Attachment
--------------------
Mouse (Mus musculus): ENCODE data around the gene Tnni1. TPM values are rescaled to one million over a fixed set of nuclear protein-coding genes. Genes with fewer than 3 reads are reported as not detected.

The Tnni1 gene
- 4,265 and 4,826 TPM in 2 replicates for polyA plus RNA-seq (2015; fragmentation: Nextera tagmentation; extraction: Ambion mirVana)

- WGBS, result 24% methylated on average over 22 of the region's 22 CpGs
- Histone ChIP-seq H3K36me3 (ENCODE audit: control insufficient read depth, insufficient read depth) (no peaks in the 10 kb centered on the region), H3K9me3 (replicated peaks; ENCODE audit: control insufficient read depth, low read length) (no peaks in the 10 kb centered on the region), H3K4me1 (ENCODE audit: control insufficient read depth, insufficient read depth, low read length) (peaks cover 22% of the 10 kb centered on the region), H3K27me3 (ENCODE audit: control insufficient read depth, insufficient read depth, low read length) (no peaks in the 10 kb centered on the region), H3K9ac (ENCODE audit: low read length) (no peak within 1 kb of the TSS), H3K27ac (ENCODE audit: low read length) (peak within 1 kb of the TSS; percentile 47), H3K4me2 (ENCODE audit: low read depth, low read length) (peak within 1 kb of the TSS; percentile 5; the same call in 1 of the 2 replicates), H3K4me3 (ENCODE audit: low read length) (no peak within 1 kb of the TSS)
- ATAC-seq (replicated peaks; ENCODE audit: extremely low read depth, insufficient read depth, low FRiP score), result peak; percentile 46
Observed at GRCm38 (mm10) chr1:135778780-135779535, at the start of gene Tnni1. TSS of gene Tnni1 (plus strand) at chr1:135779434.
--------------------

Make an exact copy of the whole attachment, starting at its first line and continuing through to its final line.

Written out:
Mouse (Mus musculus): ENCODE data around the gene Tnni1. TPM values are rescaled to one million over a fixed set of nuclear protein-coding genes. Genes with fewer than 3 reads are reported as not detected.

The Tnni1 gene
- 4,265 and 4,826 TPM in 2 replicates for polyA plus RNA-seq (2015; fragmentation: Nextera tagmentation; extraction: Ambion mirVana)

- WGBS, result 24% methylated on average over 22 of the region's 22 CpGs
- Histone ChIP-seq H3K36me3 (ENCODE audit: control insufficient read depth, insufficient read depth) (no peaks in the 10 kb centered on the region), H3K9me3 (replicated peaks; ENCODE audit: control insufficient read depth, low read length) (no peaks in the 10 kb centered on the region), H3K4me1 (ENCODE audit: control insufficient read depth, insufficient read depth, low read length) (peaks cover 22% of the 10 kb centered on the region), H3K27me3 (ENCODE audit: control insufficient read depth, insufficient read depth, low read length) (no peaks in the 10 kb centered on the region), H3K9ac (ENCODE audit: low read length) (no peak within 1 kb of the TSS), H3K27ac (ENCODE audit: low read length) (peak within 1 kb of the TSS; percentile 47), H3K4me2 (ENCODE audit: low read depth, low read length) (peak within 1 kb of the TSS; percentile 5; the same call in 1 of the 2 replicates), H3K4me3 (ENCODE audit: low read length) (no peak within 1 kb of the TSS)
- ATAC-seq (replicated peaks; ENCODE audit: extremely low read depth, insufficient read depth, low FRiP score), result peak; percentile 46
Observed at GRCm38 (mm10) chr1:135778780-135779535, at the start of gene Tnni1. TSS of gene Tnni1 (plus strand) at chr1:135779434.